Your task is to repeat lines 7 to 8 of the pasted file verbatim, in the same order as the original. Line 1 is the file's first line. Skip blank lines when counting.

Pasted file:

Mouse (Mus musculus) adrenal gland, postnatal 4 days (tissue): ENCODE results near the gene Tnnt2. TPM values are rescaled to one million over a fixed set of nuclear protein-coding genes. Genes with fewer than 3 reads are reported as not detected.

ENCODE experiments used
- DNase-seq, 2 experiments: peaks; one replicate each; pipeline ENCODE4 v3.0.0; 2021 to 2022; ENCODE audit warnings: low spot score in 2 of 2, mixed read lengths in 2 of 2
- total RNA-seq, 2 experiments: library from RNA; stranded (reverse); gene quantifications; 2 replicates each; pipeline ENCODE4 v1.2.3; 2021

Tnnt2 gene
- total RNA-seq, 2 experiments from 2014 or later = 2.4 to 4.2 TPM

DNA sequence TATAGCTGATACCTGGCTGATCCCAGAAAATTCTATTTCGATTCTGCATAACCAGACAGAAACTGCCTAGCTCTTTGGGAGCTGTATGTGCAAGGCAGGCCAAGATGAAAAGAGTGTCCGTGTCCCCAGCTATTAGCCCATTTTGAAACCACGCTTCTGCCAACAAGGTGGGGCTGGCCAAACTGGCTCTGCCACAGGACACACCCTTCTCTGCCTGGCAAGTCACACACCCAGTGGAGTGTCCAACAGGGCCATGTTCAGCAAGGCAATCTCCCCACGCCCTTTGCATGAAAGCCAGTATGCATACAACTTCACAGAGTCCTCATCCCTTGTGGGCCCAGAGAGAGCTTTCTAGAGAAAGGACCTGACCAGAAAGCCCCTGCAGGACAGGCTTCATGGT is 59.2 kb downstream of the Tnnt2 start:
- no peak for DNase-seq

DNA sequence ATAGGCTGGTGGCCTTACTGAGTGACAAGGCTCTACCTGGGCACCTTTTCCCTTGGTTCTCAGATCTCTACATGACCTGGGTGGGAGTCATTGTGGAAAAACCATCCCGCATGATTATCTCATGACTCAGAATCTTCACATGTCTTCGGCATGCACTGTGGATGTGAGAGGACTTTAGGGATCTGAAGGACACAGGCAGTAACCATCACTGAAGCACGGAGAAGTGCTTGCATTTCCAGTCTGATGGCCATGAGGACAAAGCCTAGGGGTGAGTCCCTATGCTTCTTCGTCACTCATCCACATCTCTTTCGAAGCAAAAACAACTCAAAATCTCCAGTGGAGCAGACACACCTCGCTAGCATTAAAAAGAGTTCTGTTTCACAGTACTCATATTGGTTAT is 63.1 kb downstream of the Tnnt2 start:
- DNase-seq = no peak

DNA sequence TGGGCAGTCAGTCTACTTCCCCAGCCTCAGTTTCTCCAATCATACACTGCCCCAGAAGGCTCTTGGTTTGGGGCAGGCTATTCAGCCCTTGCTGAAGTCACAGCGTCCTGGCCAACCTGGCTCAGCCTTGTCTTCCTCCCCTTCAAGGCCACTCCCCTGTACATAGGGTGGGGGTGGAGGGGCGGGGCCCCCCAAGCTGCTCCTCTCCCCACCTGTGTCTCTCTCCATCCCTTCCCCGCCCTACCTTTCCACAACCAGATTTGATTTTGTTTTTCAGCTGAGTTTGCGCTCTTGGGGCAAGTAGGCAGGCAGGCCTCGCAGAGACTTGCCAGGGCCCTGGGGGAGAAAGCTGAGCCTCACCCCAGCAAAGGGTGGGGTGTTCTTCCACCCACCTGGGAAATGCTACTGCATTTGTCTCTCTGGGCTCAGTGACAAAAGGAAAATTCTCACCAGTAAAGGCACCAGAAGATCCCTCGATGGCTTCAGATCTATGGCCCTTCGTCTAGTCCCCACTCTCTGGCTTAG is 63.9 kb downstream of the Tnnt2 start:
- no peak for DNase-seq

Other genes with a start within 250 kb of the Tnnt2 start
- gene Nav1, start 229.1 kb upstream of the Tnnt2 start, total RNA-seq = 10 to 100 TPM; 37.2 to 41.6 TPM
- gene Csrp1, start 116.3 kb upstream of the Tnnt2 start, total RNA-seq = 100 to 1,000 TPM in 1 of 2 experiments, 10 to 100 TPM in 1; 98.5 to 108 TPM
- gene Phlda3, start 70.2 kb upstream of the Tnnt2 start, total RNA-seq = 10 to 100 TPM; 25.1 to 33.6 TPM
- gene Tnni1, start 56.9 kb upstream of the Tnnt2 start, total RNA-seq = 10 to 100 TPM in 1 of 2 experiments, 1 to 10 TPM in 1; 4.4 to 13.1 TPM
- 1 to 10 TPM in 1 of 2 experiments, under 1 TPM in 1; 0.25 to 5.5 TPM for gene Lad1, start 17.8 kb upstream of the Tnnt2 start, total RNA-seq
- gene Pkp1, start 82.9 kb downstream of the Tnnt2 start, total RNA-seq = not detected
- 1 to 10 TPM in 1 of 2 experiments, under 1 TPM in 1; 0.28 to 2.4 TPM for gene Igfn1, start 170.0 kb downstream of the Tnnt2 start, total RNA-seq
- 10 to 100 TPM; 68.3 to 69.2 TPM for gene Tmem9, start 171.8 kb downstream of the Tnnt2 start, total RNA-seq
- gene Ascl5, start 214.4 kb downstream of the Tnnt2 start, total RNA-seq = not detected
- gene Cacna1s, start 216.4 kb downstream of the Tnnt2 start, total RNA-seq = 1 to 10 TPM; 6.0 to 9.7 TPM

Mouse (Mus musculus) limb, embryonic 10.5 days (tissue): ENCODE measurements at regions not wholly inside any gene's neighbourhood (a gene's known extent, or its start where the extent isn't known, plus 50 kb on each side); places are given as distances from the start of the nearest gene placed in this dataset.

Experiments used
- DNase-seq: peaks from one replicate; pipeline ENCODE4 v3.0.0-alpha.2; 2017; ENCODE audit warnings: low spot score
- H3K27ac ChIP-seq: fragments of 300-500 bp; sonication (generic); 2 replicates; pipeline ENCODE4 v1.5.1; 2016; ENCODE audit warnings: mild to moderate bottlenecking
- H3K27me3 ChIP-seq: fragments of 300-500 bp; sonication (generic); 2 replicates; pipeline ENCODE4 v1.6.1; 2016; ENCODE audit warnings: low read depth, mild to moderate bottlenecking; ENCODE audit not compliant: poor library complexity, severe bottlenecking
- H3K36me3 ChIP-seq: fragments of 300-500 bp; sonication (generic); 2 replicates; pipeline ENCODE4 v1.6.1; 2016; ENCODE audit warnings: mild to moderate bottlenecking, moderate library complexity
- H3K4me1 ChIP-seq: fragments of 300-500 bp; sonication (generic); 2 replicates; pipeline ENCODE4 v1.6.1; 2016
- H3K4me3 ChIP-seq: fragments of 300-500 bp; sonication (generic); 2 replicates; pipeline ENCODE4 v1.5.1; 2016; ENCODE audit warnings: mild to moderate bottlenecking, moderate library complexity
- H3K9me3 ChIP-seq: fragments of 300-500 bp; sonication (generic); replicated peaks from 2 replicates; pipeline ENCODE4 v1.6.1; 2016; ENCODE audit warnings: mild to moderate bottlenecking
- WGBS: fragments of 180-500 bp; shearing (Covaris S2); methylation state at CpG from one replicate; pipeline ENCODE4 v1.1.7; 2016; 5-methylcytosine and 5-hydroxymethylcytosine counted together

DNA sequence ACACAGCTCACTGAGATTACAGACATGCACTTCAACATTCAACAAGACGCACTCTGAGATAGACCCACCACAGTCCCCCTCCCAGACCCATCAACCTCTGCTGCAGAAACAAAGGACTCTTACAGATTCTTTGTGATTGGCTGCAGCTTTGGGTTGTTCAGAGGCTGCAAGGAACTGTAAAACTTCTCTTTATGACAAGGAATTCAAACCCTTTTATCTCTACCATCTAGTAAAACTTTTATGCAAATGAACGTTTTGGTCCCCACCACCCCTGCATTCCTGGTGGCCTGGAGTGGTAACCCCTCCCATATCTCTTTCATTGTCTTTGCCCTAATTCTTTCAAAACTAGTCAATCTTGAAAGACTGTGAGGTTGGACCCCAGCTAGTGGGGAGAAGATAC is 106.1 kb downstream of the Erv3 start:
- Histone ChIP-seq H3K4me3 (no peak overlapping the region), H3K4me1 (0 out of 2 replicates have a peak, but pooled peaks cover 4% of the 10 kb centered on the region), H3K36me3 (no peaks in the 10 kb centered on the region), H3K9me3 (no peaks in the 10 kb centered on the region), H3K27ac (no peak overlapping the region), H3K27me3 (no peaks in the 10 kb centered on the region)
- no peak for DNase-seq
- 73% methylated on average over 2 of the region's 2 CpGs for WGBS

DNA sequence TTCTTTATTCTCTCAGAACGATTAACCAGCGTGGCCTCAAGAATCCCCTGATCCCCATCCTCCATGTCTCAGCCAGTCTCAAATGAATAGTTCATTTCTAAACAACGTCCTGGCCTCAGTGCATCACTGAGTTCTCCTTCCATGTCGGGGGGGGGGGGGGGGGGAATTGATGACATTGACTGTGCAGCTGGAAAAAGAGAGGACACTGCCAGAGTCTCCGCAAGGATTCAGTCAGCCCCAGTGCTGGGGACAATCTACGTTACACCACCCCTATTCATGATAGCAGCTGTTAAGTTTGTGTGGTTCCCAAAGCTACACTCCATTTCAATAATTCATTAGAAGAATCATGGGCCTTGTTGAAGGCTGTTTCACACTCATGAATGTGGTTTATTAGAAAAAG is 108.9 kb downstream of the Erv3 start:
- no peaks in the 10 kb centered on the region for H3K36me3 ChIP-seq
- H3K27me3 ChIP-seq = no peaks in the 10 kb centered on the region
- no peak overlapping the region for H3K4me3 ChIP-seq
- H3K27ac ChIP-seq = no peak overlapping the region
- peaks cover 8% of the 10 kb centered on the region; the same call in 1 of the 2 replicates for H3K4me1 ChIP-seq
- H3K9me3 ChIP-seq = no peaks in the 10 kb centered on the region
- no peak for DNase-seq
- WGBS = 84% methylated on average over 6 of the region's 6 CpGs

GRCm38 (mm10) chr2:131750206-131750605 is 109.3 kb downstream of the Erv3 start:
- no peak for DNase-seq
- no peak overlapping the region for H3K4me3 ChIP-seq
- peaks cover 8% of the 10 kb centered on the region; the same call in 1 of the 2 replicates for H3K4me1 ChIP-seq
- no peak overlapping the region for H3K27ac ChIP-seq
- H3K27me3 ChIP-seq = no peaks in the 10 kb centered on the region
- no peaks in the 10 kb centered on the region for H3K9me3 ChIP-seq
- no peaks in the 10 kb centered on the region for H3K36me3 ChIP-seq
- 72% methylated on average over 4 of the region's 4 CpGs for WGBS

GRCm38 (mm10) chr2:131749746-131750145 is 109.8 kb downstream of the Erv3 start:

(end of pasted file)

DNA sequence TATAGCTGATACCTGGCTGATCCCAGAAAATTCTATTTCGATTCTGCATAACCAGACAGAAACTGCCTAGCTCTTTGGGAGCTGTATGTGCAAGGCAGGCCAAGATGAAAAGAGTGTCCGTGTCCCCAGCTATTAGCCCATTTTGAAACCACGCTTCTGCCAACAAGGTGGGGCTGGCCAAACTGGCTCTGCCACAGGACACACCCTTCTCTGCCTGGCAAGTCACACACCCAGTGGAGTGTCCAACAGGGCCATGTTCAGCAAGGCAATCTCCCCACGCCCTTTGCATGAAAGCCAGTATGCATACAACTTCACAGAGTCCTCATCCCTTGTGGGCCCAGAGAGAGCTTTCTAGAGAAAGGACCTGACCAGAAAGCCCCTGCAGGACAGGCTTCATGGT is 59.2 kb downstream of the Tnnt2 start:
- no peak for DNase-seq